INTERVIEW WITH BRIAN LEMAY (2007)
Brian Lemay was a Key Animator on The Adventures of Teddy Ruxpin TV series and also worked at Atkinson Film Arts on other projects. He talked with us about his involvement and memories at Atkinson in 2007.
First, if you would like, just tell us a little
about yourself, your duties working with Atkinson on
the Teddy project, and the other projects you've
I went to Sheridan College in Oakville, Ontario and
took the Animation program for two years then dropped
out to get a job in 1980. I was hired at Nelvana as
an inbetweener on a 1/2 hour special titled "Take Me
Up To The Ballgame". Nelvana was already in
preproduction on the feature film, "Rock and Rule" and
were basically hiring for this. I was an assistant
animator to Tom Sito. We worked on incidental
characters in the film and most notably the Beast
sequence at the end of the film.
After Rock and Rule was completed, everyone was laid
off. I was called back in January the next year to be
the character designer on the show "Inspector Gadget".
I was responsible for pretty much every character in
the show, except Gadget, Penny, Brain, Quimby, and The
Claw.After Gadget and another short lay-off where I worked
on some Hanna-Barbera shows, I went back to work at
Nelvana on "Care Bears" in the layout department.
They then got the contract to do the "Ewoks" and
"Droids" shows for George Lucas. After these shows
were done, they went back to Care Bears again.
Hanna-Barbera opened up a farm studio just down the
street and I started picking up some freelance work
I'd go to work at Nelvana at 9:00 - 12:00 then run
down the street and pick up some work from
Hanna-Barbera, grab a quick sandwich on the way back
to Nelvana, work on Carebears from 1:00 - 5:00, drive
home and work on Punky Brewster, Flintstone Kids,
Smurfs, etc. 'til about 1:00 in the morning, get up
the next day, drive to Nelvana and do the whole thing
again.I did this for about a month and noticed the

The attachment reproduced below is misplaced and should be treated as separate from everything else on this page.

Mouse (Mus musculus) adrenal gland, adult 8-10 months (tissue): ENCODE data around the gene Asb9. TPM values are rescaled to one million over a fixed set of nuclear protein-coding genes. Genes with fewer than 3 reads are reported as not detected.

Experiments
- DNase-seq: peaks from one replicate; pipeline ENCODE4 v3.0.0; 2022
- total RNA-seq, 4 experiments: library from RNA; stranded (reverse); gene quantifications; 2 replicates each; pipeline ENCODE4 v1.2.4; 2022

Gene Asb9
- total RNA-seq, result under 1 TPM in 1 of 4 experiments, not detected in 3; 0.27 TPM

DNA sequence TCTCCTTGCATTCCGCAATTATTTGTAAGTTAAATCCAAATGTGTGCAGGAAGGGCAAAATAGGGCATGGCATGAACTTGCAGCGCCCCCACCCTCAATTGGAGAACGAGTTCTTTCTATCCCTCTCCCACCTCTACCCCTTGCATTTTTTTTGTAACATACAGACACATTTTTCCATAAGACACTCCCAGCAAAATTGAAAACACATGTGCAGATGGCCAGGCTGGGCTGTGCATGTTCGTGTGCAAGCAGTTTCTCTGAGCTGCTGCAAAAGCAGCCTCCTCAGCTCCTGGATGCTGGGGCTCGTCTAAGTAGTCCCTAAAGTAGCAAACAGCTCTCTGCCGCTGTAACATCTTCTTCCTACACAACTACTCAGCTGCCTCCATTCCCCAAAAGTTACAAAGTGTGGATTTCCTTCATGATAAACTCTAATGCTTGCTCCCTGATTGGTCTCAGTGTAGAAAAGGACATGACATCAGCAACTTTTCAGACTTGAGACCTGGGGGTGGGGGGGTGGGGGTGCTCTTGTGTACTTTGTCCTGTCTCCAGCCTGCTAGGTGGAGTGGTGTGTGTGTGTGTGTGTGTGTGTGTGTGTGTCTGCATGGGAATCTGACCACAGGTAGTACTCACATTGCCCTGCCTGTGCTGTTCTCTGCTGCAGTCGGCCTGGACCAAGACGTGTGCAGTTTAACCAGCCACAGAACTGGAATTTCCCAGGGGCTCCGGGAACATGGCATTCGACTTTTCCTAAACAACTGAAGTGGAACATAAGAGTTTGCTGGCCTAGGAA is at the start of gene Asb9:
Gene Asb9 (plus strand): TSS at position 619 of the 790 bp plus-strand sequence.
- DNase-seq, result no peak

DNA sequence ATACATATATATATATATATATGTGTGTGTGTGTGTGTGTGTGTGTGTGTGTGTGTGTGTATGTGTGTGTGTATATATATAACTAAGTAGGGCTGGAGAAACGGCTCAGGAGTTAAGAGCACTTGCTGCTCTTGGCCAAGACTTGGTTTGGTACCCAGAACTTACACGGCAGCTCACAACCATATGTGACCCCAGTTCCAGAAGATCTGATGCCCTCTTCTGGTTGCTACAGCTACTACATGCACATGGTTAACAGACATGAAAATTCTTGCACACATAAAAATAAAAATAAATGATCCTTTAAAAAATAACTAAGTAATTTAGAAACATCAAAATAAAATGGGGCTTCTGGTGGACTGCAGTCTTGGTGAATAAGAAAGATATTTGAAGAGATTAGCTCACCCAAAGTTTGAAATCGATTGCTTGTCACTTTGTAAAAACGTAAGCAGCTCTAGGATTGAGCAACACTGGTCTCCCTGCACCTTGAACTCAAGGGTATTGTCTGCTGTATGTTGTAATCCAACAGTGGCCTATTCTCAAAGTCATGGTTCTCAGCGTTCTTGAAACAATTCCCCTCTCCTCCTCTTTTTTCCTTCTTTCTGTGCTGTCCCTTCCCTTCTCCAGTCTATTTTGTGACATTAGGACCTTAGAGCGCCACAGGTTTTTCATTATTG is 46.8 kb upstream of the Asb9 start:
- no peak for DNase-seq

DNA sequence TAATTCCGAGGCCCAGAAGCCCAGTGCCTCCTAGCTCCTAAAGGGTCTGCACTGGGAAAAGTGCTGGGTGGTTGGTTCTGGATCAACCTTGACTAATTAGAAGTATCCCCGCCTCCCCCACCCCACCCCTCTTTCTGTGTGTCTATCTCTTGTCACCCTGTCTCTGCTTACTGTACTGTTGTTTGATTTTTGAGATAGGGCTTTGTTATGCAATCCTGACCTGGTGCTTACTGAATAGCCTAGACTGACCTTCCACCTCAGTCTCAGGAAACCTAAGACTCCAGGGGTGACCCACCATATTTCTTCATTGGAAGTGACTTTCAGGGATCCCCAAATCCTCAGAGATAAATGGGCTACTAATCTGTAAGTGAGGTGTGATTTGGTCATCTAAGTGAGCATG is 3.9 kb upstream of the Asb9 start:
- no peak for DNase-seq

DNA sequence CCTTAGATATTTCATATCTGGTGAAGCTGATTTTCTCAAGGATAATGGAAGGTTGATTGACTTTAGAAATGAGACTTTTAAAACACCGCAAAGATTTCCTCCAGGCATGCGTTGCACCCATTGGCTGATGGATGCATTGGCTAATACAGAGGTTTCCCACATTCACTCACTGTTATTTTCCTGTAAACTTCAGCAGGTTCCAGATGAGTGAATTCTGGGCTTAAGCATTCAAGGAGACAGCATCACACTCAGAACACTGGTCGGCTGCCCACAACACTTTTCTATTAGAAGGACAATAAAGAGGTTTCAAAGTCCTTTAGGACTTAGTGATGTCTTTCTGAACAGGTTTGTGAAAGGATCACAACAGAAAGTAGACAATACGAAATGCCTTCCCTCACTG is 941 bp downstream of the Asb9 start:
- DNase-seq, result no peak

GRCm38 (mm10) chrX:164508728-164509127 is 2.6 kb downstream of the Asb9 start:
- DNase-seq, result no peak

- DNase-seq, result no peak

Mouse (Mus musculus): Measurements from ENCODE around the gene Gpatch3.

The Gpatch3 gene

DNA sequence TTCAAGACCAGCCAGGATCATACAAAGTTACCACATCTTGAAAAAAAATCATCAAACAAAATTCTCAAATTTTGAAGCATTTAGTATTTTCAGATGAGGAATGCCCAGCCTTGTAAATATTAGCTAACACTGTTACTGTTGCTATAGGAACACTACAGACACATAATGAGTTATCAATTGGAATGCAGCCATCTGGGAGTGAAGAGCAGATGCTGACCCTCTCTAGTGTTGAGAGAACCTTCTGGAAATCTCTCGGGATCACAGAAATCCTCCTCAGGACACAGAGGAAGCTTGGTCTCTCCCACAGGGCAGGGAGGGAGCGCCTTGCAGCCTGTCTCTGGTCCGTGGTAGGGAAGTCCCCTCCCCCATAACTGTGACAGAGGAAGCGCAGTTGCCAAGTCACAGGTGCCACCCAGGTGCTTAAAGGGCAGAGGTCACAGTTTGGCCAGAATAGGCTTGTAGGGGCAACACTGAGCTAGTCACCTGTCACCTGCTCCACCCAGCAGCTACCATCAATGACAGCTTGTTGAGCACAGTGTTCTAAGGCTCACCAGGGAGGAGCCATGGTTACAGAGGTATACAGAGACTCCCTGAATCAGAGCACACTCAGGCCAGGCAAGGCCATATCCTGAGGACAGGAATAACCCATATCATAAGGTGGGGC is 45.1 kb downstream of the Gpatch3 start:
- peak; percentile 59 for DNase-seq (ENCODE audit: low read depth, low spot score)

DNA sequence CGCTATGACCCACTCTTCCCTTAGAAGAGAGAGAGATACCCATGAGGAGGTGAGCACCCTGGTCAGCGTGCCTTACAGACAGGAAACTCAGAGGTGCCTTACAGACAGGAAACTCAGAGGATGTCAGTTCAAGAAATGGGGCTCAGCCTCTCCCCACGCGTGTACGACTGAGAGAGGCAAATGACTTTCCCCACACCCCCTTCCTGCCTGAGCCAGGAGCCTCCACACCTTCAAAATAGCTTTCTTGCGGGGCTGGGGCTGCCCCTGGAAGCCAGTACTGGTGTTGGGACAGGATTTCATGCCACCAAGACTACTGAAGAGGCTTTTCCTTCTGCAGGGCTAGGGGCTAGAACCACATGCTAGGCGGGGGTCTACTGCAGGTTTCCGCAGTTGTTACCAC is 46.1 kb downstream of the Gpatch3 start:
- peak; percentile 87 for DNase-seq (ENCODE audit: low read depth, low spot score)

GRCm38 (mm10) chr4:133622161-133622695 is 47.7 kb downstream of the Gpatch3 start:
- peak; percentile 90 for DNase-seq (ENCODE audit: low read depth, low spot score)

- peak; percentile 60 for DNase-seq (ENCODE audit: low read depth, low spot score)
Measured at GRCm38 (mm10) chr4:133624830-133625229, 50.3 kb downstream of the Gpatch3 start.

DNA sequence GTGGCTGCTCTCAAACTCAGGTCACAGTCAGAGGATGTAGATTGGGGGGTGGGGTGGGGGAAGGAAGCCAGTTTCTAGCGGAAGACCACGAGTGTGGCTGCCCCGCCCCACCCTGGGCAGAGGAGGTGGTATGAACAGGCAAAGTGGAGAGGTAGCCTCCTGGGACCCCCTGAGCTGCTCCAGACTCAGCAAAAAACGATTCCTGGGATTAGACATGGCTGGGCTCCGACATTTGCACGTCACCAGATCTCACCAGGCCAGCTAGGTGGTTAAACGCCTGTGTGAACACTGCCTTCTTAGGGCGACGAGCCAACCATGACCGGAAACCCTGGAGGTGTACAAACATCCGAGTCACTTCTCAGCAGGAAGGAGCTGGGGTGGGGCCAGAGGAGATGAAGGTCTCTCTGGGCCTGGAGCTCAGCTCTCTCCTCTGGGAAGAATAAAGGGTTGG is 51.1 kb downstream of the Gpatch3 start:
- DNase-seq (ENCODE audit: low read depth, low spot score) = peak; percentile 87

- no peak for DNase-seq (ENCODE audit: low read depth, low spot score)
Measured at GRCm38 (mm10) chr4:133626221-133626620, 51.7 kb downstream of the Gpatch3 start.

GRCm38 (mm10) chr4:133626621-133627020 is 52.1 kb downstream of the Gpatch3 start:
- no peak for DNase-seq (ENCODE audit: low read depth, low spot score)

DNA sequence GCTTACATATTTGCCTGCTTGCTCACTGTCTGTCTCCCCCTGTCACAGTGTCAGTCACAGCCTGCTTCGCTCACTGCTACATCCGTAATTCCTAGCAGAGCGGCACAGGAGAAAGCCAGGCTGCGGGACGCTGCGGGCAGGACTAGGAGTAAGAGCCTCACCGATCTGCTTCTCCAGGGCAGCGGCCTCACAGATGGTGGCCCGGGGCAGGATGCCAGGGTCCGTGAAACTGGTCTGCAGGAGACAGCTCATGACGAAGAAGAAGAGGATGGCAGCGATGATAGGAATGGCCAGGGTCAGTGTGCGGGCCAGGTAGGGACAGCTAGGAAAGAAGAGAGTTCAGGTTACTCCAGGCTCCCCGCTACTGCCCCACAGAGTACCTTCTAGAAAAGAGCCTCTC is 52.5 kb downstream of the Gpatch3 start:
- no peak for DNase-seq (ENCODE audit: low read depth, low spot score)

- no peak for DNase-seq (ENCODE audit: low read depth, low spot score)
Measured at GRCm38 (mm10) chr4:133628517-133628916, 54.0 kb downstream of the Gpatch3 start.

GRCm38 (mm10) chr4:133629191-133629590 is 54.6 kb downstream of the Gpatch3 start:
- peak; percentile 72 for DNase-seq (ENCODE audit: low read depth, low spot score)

difference in my paycheques. I decided to quit
Nelvana and focus all my energy on the Hanna-Barbera
stuff. This lasted for about 8 months until I went in
one day and they told me to pack up my stuff because
they were closing the Toronto studio down.
I went home kind of dazed as to what to do next when I
got a call from a friend who had gone up to Ottawa to
work at Atkinson's. He said they were looking for
Animation Posers for this show called "Teddy Ruxpin".
I didn't really care what it was called as long as it
meant work. I phoned the studio the next day and
spoke to the supervisor of the posing department. It
turned out that it was a college buddy of mine from
Sheridan that I sat next to in class. The
conversation kinda went like this:
Brian: "Hi Mark. Hows it going?"
Mark: "Pretty good."
Brian: "I hear you're looking for posers."
Mark: "Yeah, you need a job?"
Brian: "Yeah, when do you need me?"
Mark: "Can you come up tomorrow?"
Brian: "I'll be there. See you tomorrow."
Mark: "O.k., bye."
So, I hopped in my car and drove 6 hours up to Ottawa,
Met with Mark and got the job right on the spot. I
then walked down the street and found a house with an
apartment to rent, signed the lease, went out and
bought a T.V. and moved in.
The posing department was responsible for taking the
layout poses and putting them "on model" and basically
key animating the scene. Even though the show was
animated in Taiwan or Korea (I'm not really sure which
it was) we still had to plan out the actions for them.
I started in around show 5. As the shows came through I was noticing some really
big problems with the layouts and the overall work
flow from the layout department. They had never